Let's Be Friends: The United States, Post-Genocide Rwanda, and Victor's Justice in Arusha
Institute of Development Policy and Management (IOB) of the University of Antwerp Discussion Paper
61 Pages Posted: 8 Jan 2013 Last revised: 5 Mar 2014
Date Written: January 1, 2013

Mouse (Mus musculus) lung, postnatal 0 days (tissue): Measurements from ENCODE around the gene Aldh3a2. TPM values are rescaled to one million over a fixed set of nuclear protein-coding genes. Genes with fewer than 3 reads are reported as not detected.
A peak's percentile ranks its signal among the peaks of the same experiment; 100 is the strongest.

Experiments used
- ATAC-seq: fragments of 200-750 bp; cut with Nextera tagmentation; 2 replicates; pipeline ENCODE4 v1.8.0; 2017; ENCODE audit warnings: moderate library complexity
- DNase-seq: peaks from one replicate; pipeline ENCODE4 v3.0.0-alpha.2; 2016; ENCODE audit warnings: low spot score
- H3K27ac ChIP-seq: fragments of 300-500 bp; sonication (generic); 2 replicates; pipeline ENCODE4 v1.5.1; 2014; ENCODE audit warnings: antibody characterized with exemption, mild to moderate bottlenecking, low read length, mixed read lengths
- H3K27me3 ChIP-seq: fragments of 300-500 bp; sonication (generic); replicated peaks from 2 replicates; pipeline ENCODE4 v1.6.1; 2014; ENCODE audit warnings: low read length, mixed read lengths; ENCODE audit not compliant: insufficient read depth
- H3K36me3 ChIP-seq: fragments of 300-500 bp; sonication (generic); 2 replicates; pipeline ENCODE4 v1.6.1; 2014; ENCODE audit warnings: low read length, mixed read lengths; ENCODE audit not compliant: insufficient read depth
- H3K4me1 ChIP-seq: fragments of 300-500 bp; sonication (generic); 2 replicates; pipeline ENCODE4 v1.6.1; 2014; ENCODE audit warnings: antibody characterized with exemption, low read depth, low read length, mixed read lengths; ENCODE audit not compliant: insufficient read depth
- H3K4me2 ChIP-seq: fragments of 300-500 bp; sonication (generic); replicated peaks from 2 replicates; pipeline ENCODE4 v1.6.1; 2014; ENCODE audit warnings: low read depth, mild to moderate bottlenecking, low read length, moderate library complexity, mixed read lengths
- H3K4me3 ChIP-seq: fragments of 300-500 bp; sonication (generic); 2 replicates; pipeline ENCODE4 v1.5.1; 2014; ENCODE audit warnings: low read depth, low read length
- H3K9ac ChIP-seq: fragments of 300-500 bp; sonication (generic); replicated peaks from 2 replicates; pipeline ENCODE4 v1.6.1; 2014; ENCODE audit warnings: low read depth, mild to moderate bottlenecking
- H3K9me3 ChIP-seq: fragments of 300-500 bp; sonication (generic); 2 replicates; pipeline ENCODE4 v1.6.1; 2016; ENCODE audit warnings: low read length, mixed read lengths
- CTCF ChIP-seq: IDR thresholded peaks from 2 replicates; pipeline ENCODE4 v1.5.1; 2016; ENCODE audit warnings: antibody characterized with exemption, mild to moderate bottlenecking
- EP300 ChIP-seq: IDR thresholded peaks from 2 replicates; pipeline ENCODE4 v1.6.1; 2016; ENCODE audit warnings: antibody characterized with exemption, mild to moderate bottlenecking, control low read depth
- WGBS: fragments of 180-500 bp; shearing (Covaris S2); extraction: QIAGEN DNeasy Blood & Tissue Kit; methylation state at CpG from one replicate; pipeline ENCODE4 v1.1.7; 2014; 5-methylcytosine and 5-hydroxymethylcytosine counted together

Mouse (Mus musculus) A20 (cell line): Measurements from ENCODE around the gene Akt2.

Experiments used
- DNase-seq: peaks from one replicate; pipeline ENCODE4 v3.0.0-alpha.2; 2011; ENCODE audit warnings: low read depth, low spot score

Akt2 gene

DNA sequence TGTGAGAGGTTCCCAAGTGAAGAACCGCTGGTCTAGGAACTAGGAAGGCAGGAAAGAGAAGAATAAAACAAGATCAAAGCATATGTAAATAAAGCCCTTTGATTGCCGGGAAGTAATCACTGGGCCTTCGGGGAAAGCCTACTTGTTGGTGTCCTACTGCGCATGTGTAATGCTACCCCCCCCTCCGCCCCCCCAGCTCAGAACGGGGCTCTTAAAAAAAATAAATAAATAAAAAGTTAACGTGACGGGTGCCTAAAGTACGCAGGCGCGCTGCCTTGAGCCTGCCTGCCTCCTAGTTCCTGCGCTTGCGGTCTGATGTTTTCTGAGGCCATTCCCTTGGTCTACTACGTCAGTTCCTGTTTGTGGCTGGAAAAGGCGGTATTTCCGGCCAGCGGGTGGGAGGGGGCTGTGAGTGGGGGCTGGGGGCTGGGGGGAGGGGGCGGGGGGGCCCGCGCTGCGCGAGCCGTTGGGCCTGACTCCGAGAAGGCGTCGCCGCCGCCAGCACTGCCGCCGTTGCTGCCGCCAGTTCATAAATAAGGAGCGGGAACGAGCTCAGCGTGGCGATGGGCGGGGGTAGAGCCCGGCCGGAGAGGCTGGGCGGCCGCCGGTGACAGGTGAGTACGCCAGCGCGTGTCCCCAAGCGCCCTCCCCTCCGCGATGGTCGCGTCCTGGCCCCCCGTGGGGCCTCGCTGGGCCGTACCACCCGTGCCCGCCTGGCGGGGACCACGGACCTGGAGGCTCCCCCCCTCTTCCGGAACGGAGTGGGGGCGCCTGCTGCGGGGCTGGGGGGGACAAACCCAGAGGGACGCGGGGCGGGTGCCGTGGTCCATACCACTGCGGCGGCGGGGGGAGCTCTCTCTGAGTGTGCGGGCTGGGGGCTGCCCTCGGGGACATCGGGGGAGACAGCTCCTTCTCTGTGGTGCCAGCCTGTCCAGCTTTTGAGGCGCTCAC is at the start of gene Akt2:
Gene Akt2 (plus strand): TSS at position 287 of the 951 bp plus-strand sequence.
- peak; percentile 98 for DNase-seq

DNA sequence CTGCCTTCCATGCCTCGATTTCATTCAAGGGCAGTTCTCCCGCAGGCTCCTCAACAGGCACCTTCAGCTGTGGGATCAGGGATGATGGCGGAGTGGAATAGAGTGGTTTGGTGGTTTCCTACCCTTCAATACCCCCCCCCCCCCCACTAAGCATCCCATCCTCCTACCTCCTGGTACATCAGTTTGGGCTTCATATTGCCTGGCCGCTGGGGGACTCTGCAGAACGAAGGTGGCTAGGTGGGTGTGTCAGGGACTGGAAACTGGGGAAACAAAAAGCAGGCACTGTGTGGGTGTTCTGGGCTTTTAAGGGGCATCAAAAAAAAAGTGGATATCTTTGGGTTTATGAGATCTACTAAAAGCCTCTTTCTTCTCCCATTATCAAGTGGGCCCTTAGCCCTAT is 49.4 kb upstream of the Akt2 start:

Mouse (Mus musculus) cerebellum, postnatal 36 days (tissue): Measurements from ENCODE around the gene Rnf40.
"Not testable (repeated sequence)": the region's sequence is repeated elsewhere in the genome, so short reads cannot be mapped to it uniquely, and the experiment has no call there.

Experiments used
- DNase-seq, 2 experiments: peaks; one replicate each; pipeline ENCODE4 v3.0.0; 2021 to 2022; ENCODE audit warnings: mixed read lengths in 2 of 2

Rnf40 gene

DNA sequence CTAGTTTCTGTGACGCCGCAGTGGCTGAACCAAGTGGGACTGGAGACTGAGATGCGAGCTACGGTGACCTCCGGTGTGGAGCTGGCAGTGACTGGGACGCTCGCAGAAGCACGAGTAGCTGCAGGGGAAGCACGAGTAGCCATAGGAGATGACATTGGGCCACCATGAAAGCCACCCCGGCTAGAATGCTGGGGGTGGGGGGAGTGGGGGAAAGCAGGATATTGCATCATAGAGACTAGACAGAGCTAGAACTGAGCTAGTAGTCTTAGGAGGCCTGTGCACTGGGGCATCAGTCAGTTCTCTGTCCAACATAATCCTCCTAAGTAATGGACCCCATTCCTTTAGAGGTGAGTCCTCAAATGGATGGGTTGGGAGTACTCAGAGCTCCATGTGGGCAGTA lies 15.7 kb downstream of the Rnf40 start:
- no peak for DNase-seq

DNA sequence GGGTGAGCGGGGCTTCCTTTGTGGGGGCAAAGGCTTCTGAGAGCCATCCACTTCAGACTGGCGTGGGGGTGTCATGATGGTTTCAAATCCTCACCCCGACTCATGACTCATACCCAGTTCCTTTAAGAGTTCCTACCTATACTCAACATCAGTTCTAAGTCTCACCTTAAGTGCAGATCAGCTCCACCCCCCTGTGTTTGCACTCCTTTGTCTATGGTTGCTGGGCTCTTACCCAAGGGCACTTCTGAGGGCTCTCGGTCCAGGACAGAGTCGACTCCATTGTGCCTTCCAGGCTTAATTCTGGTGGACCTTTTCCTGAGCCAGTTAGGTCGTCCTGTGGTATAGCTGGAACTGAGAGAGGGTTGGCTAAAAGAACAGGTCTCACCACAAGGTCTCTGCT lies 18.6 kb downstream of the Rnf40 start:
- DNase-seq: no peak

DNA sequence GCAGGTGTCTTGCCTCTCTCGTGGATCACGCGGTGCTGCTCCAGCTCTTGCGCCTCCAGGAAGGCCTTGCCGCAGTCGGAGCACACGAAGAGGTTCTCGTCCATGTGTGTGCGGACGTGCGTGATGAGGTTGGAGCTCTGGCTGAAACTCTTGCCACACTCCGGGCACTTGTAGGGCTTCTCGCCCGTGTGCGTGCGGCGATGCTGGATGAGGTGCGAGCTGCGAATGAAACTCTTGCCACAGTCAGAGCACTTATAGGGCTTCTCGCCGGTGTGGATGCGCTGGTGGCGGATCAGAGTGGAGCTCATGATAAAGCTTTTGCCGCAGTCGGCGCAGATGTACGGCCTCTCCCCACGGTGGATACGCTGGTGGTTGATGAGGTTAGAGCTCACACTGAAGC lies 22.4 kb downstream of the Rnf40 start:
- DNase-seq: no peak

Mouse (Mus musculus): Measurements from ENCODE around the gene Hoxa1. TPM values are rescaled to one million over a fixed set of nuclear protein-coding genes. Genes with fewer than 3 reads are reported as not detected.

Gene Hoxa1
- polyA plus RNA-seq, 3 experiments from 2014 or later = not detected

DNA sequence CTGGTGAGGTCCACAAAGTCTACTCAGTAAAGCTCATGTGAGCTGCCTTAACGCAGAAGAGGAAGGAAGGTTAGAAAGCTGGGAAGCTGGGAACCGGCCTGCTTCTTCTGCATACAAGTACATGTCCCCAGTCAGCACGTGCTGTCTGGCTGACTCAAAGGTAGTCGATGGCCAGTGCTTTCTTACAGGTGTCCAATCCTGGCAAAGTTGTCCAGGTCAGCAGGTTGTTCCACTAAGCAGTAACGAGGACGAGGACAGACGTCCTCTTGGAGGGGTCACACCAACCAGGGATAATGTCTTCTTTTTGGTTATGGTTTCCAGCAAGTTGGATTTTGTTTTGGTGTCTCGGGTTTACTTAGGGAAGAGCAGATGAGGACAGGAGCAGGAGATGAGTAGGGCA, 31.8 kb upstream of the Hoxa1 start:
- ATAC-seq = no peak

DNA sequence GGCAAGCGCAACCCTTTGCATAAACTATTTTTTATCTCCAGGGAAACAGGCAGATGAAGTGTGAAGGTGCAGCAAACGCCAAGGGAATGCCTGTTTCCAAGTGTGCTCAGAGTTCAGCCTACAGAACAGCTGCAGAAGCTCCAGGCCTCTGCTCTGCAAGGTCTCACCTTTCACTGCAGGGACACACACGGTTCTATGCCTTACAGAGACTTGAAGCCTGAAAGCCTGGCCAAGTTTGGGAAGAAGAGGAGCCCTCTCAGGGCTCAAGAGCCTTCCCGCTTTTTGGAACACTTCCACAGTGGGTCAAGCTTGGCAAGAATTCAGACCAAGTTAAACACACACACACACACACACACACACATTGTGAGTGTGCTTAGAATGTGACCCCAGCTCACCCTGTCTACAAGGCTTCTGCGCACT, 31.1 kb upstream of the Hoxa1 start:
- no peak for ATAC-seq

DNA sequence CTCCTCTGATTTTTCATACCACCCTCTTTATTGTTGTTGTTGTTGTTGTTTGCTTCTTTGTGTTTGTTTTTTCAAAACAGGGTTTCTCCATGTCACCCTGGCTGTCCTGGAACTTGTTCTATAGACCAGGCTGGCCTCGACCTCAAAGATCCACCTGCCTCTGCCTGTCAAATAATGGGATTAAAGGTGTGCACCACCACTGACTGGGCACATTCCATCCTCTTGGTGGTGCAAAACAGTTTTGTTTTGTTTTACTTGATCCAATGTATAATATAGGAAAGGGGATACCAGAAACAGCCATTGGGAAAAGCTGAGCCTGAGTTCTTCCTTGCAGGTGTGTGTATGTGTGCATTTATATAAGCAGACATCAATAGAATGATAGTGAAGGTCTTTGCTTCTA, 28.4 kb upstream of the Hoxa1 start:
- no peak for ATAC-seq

The International Criminal Tribunal for Rwanda completed the trial phase of its mandate without prosecuting anyone from the victorious Rwandan Patriotic Front. This article examines whether the ICTR was doomed from the start to be a court of ‘victor’s justice.’ I explore the issue by re-examining the politics of its creation. Interviews with (former) US and UN ambassadors and hundreds of declassified diplomatic telegrams (‘cables’) and intelligence reports of the US Department of State shed new light on this process. My analysis concentrates on the strategy of the RPF vis-à-vis the international community and the responses of the United Nations and United States. I argue that understanding the evolution of the relation between Washington and Kigali – from an early, almost accidental support of the RPF to nearly unconditional backing – can help explain RPF impunity. I do not suggest that Washington planned to shield Kagame from international prosecution, or that the US was the only Security Council member to embrace him. However, once Washington entered into a partnership with the ‘new’ Rwanda, it was committed to moving forward – and this implied burying the past and oftentimes also ignoring the present. The result was victor’s justice in Arusha – and seemingly endless war in neighboring Congo.
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